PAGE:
the Klöckner-Humboldt-Deutz AG, later Gasmotoren-Fabrik Deutz AG the first
engine was made. The car industry still is a keystone of German prosperity.
Among the approximately 65 million adults in Germany there are according to
statistics almost 46,5 million cars in 2018.

Until recently, the car industry
did not suffer from political and economic crises. And even when Western faith
in the future crumbled in the 1980s, the car remained our most reliable tool.
The German philosopher Peter Sloterdijk described driving as a world religion
and the car as a rolling uterus. In the same article he continues: “the car is
a platonic cave that offers views of a world that glides past. Besides there
are also phallic and anal components on the car: the primitive-aggressive
competitive behaviour, the showing-off and the overtaking, in which the other,
the slower, almost like a bowel movement, is turned into a repelled excrement.”
(Der Spiegel, 20-02-1995).

Now, this same car is rapidly
becoming an outdated and polluting product, that, most of the time, is stuck in
long traffic jams. The car as an individual serving speedmachine is being
overtaken by big data on the digital superhighway. Increasing connectivity is
the new wonder drug to save the automotive industry from ruin. For instance by
connecting the car with the mobile phone and navigation devices that store
entire moving profiles in order to collect data. The ‘platonic cave’ is being
reinvented into a self-thinking product. It is getting intertwined with for instance
Google’s ‘Android Auto’, Apple’s ‘Carplay’ or Amazon’s Alexa and her location
based routines, with its driver as a information source. The automible that
used to offer private space and the physical experience of self-determination,
is transformed into a source of collecting moving profiles and other valuable
consumer patterns. This transformation matches a broader process where data are
being gathered from human experiences in order to predict and influence our
coming behaviour. In this prediction lies the new profit. Economist Soshanna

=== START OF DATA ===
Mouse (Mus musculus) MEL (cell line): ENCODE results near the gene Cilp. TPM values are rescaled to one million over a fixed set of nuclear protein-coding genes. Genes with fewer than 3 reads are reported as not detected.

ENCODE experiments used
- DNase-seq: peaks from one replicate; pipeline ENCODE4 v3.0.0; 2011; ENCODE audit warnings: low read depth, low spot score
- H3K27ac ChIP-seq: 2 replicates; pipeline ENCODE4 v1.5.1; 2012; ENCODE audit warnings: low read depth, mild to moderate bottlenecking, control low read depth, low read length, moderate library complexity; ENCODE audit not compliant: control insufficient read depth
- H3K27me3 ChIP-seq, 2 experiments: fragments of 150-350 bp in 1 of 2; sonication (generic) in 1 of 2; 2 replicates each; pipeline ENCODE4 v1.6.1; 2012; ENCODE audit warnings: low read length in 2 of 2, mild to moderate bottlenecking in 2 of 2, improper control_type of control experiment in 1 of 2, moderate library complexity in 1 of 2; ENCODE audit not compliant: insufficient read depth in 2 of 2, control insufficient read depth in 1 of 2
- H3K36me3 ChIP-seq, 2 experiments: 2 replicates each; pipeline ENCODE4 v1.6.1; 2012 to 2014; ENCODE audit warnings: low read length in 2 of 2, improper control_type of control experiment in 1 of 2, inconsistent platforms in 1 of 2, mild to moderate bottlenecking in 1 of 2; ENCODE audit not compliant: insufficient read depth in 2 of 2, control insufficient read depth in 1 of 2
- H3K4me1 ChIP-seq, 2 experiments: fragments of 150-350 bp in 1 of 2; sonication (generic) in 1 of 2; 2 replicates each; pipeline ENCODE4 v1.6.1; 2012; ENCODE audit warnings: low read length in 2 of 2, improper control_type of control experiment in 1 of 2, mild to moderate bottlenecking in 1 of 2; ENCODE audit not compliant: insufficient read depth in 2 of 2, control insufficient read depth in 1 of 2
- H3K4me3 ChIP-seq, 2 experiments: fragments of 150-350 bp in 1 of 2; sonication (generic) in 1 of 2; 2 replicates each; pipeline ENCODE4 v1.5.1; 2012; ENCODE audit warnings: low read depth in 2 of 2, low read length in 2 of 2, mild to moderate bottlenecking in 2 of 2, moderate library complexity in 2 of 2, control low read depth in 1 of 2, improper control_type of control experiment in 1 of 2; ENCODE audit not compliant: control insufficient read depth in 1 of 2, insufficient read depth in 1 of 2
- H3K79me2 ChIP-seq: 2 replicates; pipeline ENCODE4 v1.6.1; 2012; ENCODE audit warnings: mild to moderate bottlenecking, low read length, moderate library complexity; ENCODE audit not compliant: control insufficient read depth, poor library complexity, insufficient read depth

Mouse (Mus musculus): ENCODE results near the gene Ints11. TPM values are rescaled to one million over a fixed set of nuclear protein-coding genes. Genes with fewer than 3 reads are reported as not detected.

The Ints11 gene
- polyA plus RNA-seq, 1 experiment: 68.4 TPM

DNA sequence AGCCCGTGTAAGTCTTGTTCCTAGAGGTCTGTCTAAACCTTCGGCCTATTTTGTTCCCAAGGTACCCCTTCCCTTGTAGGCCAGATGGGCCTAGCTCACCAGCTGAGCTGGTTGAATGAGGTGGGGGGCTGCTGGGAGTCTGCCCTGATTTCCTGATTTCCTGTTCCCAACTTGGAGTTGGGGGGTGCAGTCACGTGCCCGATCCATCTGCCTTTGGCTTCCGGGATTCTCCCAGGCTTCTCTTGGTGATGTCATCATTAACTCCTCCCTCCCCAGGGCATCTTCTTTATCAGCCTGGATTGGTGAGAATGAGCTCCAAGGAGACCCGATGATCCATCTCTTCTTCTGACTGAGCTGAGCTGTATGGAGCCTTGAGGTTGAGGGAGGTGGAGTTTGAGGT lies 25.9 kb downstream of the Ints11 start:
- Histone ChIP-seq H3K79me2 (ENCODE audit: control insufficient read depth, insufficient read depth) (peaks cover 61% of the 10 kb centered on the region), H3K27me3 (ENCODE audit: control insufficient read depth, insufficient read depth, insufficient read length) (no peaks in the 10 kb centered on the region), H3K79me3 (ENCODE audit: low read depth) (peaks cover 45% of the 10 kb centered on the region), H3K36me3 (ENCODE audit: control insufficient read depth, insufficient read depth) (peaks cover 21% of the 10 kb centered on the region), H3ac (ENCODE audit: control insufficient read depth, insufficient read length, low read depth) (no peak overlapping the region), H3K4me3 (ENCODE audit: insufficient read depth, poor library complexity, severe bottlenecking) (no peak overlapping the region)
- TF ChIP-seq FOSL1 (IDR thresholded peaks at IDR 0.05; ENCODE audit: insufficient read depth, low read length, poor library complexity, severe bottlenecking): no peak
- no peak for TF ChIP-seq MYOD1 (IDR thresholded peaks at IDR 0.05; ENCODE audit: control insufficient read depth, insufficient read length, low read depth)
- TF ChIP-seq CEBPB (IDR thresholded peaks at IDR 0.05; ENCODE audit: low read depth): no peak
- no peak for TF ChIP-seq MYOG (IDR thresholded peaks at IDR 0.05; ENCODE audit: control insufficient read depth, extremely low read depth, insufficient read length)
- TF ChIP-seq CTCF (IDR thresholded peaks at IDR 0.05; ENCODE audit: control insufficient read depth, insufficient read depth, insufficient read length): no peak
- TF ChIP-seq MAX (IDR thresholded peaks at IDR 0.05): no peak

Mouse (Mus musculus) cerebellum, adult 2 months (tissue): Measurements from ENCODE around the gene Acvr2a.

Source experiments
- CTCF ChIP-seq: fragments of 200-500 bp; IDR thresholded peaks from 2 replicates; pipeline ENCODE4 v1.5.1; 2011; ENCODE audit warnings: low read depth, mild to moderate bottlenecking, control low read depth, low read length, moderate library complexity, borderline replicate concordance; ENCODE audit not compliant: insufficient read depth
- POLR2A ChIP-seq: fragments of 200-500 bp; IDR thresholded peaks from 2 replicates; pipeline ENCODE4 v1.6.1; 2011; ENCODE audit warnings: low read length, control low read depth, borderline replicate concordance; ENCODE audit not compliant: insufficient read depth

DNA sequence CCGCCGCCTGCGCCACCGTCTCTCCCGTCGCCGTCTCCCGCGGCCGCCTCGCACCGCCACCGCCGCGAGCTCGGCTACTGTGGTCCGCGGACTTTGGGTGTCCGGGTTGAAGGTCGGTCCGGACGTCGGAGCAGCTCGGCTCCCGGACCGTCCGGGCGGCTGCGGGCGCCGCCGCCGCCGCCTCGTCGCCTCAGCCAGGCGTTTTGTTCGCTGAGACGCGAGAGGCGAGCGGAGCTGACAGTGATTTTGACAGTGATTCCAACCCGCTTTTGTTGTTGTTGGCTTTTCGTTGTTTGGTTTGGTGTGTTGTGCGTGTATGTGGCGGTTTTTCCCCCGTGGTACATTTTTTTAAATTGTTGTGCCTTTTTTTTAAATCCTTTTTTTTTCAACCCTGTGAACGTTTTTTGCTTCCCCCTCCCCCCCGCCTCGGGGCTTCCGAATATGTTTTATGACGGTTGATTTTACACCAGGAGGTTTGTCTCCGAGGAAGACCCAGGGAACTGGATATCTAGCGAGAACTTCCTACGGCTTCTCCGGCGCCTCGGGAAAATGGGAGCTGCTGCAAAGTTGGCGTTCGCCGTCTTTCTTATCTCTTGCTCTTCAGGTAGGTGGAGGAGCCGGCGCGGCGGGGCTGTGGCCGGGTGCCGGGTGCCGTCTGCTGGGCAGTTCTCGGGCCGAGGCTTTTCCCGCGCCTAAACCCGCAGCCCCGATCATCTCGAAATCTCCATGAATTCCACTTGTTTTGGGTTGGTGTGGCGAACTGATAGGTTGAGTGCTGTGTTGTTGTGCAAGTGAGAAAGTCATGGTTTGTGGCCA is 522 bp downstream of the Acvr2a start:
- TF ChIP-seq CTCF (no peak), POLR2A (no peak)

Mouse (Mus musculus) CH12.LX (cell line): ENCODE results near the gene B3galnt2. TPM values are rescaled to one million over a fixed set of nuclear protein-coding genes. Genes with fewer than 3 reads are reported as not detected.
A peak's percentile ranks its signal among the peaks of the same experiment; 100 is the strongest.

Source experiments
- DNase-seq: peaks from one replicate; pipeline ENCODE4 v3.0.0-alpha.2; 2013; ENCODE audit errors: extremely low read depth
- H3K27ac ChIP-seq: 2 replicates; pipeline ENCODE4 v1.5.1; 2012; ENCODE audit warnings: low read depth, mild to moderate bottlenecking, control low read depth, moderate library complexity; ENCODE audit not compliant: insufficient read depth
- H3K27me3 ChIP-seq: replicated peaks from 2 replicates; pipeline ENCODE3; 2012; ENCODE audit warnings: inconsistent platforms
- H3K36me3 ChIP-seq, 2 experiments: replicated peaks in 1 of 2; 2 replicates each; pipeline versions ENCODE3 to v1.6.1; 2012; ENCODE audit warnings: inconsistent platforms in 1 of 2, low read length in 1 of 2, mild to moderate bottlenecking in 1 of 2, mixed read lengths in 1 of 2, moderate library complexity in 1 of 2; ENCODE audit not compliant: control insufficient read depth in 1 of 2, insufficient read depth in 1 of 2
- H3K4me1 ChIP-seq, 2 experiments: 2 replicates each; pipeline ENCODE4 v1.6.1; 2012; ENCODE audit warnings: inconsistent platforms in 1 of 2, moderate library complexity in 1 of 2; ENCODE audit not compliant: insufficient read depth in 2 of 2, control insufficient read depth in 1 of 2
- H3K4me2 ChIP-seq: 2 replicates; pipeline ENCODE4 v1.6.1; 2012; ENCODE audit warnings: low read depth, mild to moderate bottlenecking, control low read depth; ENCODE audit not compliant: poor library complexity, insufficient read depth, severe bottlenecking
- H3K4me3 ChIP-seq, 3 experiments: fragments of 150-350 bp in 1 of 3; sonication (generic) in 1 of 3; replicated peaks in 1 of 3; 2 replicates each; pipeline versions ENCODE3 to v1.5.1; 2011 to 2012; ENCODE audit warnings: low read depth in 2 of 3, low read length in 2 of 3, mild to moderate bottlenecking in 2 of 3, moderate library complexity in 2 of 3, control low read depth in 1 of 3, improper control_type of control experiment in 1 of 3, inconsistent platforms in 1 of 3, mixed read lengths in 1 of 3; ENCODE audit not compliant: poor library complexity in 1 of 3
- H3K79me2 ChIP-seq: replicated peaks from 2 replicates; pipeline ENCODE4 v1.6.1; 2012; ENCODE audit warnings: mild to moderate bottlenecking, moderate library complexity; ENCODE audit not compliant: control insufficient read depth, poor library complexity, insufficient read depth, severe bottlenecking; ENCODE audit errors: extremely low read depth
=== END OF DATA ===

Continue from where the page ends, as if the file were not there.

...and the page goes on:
Zuboff aptly describes this as Surveillance Capitalism.

Das Auto von Morgen weiss selbst, wohin es fahren soll.
advertisement 1&1 Telecom GmbH, november 2018

What does this mean for  the future of our memories?

What does this mean for the future of our memories? of our memories? How authentic and private will they be? How much manipulation do we allow artificial intelligence to take on our memories? 

Leading professor at the German
Research Centre for Artificial Intelligence described his favourite intelligent
machine as followed: “An automated diary that stores my experiences in
sound and image and makes them traceable at any time. That would be a
tremendous enrichment. So that schoolchildren of today could later see what
their parents said for the graduation ceremony. I think we will realize such a
diary within the next ten years.” prof. Wolfgang Wahlster in ‘Aufbruch’ –
Google Magazine, October 2018

Now the euphoria of the early
years has been forgotten and instead increasing consideration is being given to
the environmental compatibility of automobiles. Alternatives to reduce road
traffic are no longer marginal phenomena. Think off bike sharing, with Ford
ironically being the largest supplier of bikesharing in Cologne; a plan to
trial free public transport in NRW cities such as Bonn and Essen; reducing
traffic by working in the cloud; the transition to durable energy with electric
cars; the banning of diesel engines to counter the exceeding pollutant limit
values in inner cities and car sharing now even made available at discounters
of Aldi and Lidl. The policy is being tightened up, the top of the German car
industry is being dismantled with a growing number of Dieselgate scandals.

…pull up to my bumper baby… Grace Jones, 1981

Soon we are no longer able to control our cars like
we’re used to. In terms of navigating, pulling up to the bumper, speeding up,
taking curves, getting in trouble, getting lost and being on our own. Forget
the dream of individuality and independence.